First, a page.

Roxie is part Boxer and part Something Else; she was born some time around Thanksgiving and was abandoned by her previous owner in Kalispell's Woodland Park at the tender age of ten weeks, so we don't know her actual lineage. Puppies are not kept at the Flathead County Animal Shelter because of the Parvo Virus, so she was cared for by a foster family here in Bigfork. Christine met Roxie at Crossfit ( when her foster mom (Martina) brought her to a potential adoptive parent. A couple of weeks later, Christine mentioned to Martina's mother that Martina had brought the cutest puppy in the world to Crossfit, only to discover that she still hadn't been adopted. The next day, Roxie came to Frame of Reference for a visit, and three days after that Christine formalized the adoption. That was eight weeks ago, and now we're wondering how we survived without a Shop Dog for the last 12 years! Roxie has a huge fan club, and a handful of people each day stop in just to get their "Roxie fix". Christine would like Roxie to be a therapy dog when she's older, but we're realizing that she already fills that role for a whole pile of folks here in town!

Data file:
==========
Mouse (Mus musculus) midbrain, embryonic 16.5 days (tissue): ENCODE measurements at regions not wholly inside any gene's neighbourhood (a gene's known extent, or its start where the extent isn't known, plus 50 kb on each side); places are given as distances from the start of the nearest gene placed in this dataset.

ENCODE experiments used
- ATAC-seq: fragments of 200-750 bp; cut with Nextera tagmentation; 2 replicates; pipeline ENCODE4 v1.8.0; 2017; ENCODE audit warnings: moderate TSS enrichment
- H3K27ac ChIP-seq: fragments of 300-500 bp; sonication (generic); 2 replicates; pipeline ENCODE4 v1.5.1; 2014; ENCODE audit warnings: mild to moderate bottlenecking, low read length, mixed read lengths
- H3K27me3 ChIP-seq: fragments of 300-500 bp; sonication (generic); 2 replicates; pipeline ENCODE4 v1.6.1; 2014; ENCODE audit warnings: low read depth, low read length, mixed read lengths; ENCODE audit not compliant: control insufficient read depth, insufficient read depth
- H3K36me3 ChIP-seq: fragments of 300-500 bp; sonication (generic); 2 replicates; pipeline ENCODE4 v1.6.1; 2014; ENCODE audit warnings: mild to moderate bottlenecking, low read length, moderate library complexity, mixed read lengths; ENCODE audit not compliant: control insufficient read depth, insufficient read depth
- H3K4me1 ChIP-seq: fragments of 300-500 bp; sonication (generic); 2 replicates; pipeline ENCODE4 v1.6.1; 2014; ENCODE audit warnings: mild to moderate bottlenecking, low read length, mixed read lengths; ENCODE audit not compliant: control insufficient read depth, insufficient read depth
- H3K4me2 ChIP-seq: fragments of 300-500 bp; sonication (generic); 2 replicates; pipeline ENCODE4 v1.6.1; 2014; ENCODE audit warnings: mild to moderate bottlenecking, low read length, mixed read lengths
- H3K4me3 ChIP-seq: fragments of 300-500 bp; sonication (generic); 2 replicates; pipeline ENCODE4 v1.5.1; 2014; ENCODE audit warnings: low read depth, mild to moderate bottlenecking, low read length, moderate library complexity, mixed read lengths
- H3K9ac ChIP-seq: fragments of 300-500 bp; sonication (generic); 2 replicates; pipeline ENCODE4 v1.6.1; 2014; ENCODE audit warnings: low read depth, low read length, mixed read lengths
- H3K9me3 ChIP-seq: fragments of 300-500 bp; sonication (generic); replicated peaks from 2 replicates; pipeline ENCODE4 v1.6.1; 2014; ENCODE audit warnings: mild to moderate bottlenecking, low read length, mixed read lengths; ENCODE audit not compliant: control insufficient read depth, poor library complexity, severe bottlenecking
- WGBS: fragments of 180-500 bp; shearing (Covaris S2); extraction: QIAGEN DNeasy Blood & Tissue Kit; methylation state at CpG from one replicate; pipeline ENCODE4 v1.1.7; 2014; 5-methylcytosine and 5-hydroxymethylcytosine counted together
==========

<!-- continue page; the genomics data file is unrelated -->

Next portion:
We're very respectful of our customers, so rest assured that if you're not a dog person Roxie will stay in the workroom.
In addition to looking for that headset, we're slowly grooming Roxie to take over the blog (typing is hard in the absence of opposable thumbs) so drop her a line sometime!

Wednesday, April 14, 2010

Sarah Rogers

Sarah is one of two new artists in the gallery this year; the other - Tara Moore - will be featured in a later post. Like the vast majority of art shown here at Frame of Reference, Sarah's work is bright and colorful. She works in watercolor, a medium I generally think of as pretty quiet and soft, and the results are anything but. Bears, bison, wolves and horses feature prominently in Sarah's work, and her art is available in a variety of forms and price ranges - everything from greeting cards to original paintings. One of Sarah's paintings was featured on the cover of the April 2009 issue of Southwest Art magazine, quite a coup for her. She describes her images as "tropical western wildlife" - you can certainly see why! The pictures below are just a small representation of the pieces we're showing - please drop us a line if you'd like to see more!